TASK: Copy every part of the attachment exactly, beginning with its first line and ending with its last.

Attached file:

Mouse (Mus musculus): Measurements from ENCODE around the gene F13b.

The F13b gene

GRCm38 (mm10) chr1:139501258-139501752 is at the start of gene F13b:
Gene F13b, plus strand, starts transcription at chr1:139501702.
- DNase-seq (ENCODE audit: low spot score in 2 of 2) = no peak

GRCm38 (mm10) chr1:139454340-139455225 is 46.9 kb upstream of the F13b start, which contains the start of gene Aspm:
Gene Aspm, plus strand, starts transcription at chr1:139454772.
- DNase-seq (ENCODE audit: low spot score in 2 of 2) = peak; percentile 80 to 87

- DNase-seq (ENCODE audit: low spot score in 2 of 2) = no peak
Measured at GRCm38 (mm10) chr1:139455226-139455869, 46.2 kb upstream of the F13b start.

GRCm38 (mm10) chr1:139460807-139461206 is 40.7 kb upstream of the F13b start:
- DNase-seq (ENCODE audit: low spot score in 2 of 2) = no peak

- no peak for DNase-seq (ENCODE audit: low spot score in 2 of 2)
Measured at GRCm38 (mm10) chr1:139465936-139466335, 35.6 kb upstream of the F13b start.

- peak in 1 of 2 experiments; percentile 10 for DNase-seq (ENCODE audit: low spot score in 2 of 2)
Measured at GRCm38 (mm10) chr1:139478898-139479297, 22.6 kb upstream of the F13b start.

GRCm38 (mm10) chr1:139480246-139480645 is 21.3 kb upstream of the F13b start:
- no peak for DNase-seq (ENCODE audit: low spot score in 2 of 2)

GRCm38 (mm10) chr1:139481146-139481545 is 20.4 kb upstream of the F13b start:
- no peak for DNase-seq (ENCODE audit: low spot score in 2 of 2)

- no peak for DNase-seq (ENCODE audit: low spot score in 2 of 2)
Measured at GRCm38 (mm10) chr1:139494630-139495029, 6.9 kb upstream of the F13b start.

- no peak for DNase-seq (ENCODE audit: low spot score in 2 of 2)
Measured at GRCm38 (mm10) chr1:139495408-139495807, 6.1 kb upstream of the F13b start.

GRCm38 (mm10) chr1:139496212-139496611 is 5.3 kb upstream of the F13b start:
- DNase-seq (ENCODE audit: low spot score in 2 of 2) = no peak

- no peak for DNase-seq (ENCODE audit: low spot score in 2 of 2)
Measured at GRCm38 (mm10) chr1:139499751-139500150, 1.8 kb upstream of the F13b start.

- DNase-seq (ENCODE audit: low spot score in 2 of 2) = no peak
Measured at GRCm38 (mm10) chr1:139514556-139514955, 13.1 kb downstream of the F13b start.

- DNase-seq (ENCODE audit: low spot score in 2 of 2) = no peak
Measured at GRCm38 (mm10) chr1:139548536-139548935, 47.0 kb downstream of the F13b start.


Mouse (Mus musculus): Measurements from ENCODE around the gene F13b.

The F13b gene

GRCm38 (mm10) chr1:139501258-139501752 is at the start of gene F13b:
Gene F13b, plus strand, starts transcription at chr1:139501702.
- DNase-seq (ENCODE audit: low spot score in 2 of 2) = no peak

GRCm38 (mm10) chr1:139454340-139455225 is 46.9 kb upstream of the F13b start, which contains the start of gene Aspm:
Gene Aspm, plus strand, starts transcription at chr1:139454772.
- DNase-seq (ENCODE audit: low spot score in 2 of 2) = peak; percentile 80 to 87

- DNase-seq (ENCODE audit: low spot score in 2 of 2) = no peak
Measured at GRCm38 (mm10) chr1:139455226-139455869, 46.2 kb upstream of the F13b start.

GRCm38 (mm10) chr1:139460807-139461206 is 40.7 kb upstream of the F13b start:
- DNase-seq (ENCODE audit: low spot score in 2 of 2) = no peak

- no peak for DNase-seq (ENCODE audit: low spot score in 2 of 2)
Measured at GRCm38 (mm10) chr1:139465936-139466335, 35.6 kb upstream of the F13b start.

- peak in 1 of 2 experiments; percentile 10 for DNase-seq (ENCODE audit: low spot score in 2 of 2)
Measured at GRCm38 (mm10) chr1:139478898-139479297, 22.6 kb upstream of the F13b start.

GRCm38 (mm10) chr1:139480246-139480645 is 21.3 kb upstream of the F13b start:
- no peak for DNase-seq (ENCODE audit: low spot score in 2 of 2)

GRCm38 (mm10) chr1:139481146-139481545 is 20.4 kb upstream of the F13b start:
- no peak for DNase-seq (ENCODE audit: low spot score in 2 of 2)

- no peak for DNase-seq (ENCODE audit: low spot score in 2 of 2)
Measured at GRCm38 (mm10) chr1:139494630-139495029, 6.9 kb upstream of the F13b start.

- no peak for DNase-seq (ENCODE audit: low spot score in 2 of 2)
Measured at GRCm38 (mm10) chr1:139495408-139495807, 6.1 kb upstream of the F13b start.

GRCm38 (mm10) chr1:139496212-139496611 is 5.3 kb upstream of the F13b start:
- DNase-seq (ENCODE audit: low spot score in 2 of 2) = no peak

- no peak for DNase-seq (ENCODE audit: low spot score in 2 of 2)
Measured at GRCm38 (mm10) chr1:139499751-139500150, 1.8 kb upstream of the F13b start.

- DNase-seq (ENCODE audit: low spot score in 2 of 2) = no peak
Measured at GRCm38 (mm10) chr1:139514556-139514955, 13.1 kb downstream of the F13b start.

- DNase-seq (ENCODE audit: low spot score in 2 of 2) = no peak
Measured at GRCm38 (mm10) chr1:139548536-139548935, 47.0 kb downstream of the F13b start.